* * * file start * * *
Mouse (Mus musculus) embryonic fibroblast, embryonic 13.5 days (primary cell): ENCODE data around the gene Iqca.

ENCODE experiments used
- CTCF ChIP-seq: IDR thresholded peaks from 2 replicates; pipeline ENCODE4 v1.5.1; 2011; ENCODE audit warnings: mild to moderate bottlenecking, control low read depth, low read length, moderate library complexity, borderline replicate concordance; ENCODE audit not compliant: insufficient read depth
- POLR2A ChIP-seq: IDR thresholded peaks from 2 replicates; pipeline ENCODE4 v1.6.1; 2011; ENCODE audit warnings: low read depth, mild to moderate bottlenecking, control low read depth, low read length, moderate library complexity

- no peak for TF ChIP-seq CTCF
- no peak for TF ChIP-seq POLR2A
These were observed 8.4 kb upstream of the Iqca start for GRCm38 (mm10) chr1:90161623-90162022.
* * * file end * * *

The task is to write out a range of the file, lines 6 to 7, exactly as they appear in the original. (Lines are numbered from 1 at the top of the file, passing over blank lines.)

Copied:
- no peak for TF ChIP-seq POLR2A
These were observed 8.4 kb upstream of the Iqca start for GRCm38 (mm10) chr1:90161623-90162022.